This video reviews the overall 3D printing process.
- [Instructor] 3D printing is not a terribly complicated process, but it does have a few major steps. First, you need to create a three dimensional model of the object you want to print, and for that we use a computer aided design, or CAD software package. The output of this step is a file format called STL. Some programs also accept OBJ, or AMF files. Then, since 3D printers lay up one layer of a piece at a time you need to take that file, and slice it into layers. This step also translates the file into commands for the printer to use to create the object.
And for most printers this process results in a file in a format called G-code. And finally you need to load the G-code, or equivalent file onto your printer so it can make your print. However, some printers have their own format, and one example of that is MakerBot, and its clones, and they use a format called X3G. Still others may hide this intermediate format from you completely, and will only transmit the instructions directly to the machine over USB from a computer running their own proprietary format. 3D printers start a print on an empty platform, and then they build up a print on it layer by layer.
3D prints take awhile to create usually hours, and sometimes days. And the reason for that is that they build up very fine layers one on top of the other, and here you can see what a print looks like part way through. Unlike mills and other traditional tools the 3D printer doesn't cut any material away during the process. The very, very best analogy for a 3D printer is to think of it as a motorized hot glue gun. The type of 3D printer we're talking about in this course uses a raw material called filament, and filaments can be made with various types of plastic most commonly PLA, PETG, or ABS.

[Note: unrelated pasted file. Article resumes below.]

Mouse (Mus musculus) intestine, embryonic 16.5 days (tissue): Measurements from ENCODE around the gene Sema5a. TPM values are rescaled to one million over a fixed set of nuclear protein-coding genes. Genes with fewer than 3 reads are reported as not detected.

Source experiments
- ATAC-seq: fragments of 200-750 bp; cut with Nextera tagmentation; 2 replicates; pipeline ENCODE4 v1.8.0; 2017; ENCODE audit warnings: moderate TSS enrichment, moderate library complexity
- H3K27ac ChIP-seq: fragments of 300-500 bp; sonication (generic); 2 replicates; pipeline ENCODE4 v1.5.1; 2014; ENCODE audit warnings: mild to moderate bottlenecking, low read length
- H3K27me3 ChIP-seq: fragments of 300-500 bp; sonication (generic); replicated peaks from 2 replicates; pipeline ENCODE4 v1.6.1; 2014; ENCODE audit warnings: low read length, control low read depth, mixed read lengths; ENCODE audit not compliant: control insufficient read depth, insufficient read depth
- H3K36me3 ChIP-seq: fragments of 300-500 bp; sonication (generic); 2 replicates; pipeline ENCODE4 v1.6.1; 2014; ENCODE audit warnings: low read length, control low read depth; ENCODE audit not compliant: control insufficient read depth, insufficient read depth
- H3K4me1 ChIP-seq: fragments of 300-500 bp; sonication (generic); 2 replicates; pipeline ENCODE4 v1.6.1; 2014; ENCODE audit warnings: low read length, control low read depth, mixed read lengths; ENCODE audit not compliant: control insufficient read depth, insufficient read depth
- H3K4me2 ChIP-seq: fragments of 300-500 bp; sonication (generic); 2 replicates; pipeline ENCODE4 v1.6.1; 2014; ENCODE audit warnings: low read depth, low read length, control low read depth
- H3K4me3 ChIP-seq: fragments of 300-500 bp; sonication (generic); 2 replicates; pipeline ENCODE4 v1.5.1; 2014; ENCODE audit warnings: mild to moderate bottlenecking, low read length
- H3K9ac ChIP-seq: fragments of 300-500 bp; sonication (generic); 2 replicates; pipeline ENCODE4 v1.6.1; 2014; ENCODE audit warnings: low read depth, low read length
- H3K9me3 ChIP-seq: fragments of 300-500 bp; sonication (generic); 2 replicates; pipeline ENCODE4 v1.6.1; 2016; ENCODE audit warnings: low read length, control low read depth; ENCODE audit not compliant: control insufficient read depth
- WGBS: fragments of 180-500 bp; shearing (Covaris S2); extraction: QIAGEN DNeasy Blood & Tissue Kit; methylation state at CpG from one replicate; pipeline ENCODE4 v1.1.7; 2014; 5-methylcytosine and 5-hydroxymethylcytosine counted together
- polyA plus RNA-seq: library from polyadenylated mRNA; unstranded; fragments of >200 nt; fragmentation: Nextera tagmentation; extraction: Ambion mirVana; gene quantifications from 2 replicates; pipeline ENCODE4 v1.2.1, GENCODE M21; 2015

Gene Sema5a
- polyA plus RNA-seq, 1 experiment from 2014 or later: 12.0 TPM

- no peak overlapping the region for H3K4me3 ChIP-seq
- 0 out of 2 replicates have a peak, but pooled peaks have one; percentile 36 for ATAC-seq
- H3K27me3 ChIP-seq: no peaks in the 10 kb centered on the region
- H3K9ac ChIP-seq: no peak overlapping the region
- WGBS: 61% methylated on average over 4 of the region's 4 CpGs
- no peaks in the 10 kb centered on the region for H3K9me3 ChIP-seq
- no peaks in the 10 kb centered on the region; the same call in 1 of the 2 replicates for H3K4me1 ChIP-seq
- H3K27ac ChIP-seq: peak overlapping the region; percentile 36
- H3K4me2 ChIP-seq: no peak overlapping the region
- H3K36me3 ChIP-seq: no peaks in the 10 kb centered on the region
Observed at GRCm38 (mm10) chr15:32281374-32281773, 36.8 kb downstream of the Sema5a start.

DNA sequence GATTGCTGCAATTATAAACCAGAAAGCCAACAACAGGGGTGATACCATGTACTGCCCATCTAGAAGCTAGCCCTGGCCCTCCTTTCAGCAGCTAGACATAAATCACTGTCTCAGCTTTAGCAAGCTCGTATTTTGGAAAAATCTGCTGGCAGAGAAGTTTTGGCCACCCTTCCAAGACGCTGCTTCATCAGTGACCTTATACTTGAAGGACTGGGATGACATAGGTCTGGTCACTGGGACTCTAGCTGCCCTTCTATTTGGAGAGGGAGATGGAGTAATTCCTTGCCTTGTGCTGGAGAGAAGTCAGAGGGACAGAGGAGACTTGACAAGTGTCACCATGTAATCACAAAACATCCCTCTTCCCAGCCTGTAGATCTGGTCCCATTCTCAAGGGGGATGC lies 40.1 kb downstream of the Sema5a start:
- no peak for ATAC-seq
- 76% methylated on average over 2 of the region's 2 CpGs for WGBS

And filament comes in one kilogram spools like the one you can see here. Printers either use filament that's 1.75 millimeters, or 3 millimeters in diameter, and since our 3D print builds up from the bottom a layer at a time a piece that sticks out, or overhangs that's a problem. For example, this print of an f was printed up a layer at a time oriented as you see it here. And if the support material the material filling the f wasn't there the short end of the f would have fallen down when it got printed up into thin air.
So normally we would have just printed the f flat on the printer to avoid needing support, but we did it this way just to make the point. The 3D printing process can seem complicated, and in this course we'll go into some depth about some of the things you can manage, and tweak to give you the best possible print without making it too complicated.
- Slicing and host programs
- Selecting the best print resolution
- Retraction, filament, extrusion, and nozzle settings
- Setting printer temperature and speed
- Working with multiple extruders
Skill Level Intermediate
Q: This course was updated on 02/27/2018. What changed?
A: We updated the videos in the Slicer and Host Programs chapter to reflect the most recent changes to the software.